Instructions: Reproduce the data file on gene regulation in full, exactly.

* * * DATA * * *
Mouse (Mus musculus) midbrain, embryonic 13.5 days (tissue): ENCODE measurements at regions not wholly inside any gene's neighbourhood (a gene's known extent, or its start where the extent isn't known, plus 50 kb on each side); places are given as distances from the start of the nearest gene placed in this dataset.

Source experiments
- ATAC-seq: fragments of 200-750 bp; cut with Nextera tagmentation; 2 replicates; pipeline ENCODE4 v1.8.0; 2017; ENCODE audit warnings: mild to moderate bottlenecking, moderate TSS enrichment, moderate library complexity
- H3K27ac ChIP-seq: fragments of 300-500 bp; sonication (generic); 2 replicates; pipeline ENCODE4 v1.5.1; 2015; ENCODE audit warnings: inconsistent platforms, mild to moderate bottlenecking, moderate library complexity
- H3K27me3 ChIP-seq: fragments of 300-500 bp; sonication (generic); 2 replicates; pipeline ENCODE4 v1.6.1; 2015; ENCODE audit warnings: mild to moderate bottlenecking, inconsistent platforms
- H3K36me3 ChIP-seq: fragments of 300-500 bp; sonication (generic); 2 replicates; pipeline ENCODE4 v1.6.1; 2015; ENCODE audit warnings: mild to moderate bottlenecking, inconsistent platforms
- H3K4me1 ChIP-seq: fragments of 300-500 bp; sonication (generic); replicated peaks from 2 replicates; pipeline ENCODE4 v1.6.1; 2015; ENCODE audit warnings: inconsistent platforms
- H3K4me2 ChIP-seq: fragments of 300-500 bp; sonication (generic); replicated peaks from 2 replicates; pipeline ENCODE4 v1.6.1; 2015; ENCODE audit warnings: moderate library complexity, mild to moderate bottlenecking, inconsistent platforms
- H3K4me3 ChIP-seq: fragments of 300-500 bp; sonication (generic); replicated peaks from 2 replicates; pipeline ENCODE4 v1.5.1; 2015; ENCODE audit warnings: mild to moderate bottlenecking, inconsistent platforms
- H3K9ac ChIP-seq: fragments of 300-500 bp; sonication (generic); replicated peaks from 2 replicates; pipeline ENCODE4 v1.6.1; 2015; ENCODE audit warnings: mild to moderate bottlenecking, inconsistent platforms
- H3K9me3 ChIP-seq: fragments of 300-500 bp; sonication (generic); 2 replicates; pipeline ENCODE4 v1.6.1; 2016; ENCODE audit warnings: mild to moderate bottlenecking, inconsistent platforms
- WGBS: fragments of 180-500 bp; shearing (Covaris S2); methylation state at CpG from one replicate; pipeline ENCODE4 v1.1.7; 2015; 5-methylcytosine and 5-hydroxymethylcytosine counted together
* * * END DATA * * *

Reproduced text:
Mouse (Mus musculus) midbrain, embryonic 13.5 days (tissue): ENCODE measurements at regions not wholly inside any gene's neighbourhood (a gene's known extent, or its start where the extent isn't known, plus 50 kb on each side); places are given as distances from the start of the nearest gene placed in this dataset.

Source experiments
- ATAC-seq: fragments of 200-750 bp; cut with Nextera tagmentation; 2 replicates; pipeline ENCODE4 v1.8.0; 2017; ENCODE audit warnings: mild to moderate bottlenecking, moderate TSS enrichment, moderate library complexity
- H3K27ac ChIP-seq: fragments of 300-500 bp; sonication (generic); 2 replicates; pipeline ENCODE4 v1.5.1; 2015; ENCODE audit warnings: inconsistent platforms, mild to moderate bottlenecking, moderate library complexity
- H3K27me3 ChIP-seq: fragments of 300-500 bp; sonication (generic); 2 replicates; pipeline ENCODE4 v1.6.1; 2015; ENCODE audit warnings: mild to moderate bottlenecking, inconsistent platforms
- H3K36me3 ChIP-seq: fragments of 300-500 bp; sonication (generic); 2 replicates; pipeline ENCODE4 v1.6.1; 2015; ENCODE audit warnings: mild to moderate bottlenecking, inconsistent platforms
- H3K4me1 ChIP-seq: fragments of 300-500 bp; sonication (generic); replicated peaks from 2 replicates; pipeline ENCODE4 v1.6.1; 2015; ENCODE audit warnings: inconsistent platforms
- H3K4me2 ChIP-seq: fragments of 300-500 bp; sonication (generic); replicated peaks from 2 replicates; pipeline ENCODE4 v1.6.1; 2015; ENCODE audit warnings: moderate library complexity, mild to moderate bottlenecking, inconsistent platforms
- H3K4me3 ChIP-seq: fragments of 300-500 bp; sonication (generic); replicated peaks from 2 replicates; pipeline ENCODE4 v1.5.1; 2015; ENCODE audit warnings: mild to moderate bottlenecking, inconsistent platforms
- H3K9ac ChIP-seq: fragments of 300-500 bp; sonication (generic); replicated peaks from 2 replicates; pipeline ENCODE4 v1.6.1; 2015; ENCODE audit warnings: mild to moderate bottlenecking, inconsistent platforms
- H3K9me3 ChIP-seq: fragments of 300-500 bp; sonication (generic); 2 replicates; pipeline ENCODE4 v1.6.1; 2016; ENCODE audit warnings: mild to moderate bottlenecking, inconsistent platforms
- WGBS: fragments of 180-500 bp; shearing (Covaris S2); methylation state at CpG from one replicate; pipeline ENCODE4 v1.1.7; 2015; 5-methylcytosine and 5-hydroxymethylcytosine counted together